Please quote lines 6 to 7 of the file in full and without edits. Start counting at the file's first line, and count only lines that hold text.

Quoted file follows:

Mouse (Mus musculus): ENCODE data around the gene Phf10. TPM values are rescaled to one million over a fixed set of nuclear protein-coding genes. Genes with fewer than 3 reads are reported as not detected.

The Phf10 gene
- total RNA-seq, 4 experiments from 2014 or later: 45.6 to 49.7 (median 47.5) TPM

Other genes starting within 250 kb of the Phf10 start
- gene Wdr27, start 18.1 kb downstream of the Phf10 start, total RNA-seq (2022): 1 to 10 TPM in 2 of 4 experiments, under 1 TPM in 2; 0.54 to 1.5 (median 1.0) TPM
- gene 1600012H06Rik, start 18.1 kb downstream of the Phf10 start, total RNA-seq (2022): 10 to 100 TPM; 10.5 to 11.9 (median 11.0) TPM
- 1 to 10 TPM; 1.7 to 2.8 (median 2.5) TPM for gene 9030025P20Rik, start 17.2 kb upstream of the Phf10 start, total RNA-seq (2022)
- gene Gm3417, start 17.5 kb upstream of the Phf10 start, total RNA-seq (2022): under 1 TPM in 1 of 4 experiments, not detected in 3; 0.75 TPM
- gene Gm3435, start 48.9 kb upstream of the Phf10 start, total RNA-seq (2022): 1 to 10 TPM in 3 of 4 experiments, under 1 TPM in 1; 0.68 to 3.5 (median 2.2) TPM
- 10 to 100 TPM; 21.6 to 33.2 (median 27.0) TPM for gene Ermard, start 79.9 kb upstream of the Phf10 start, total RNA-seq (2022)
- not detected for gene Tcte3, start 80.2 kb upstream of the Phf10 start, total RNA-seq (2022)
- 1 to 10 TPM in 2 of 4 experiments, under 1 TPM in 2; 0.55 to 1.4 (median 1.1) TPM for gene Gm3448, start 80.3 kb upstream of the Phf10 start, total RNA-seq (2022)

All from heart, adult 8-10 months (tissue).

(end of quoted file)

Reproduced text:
- gene 1600012H06Rik, start 18.1 kb downstream of the Phf10 start, total RNA-seq (2022): 10 to 100 TPM; 10.5 to 11.9 (median 11.0) TPM
- 1 to 10 TPM; 1.7 to 2.8 (median 2.5) TPM for gene 9030025P20Rik, start 17.2 kb upstream of the Phf10 start, total RNA-seq (2022)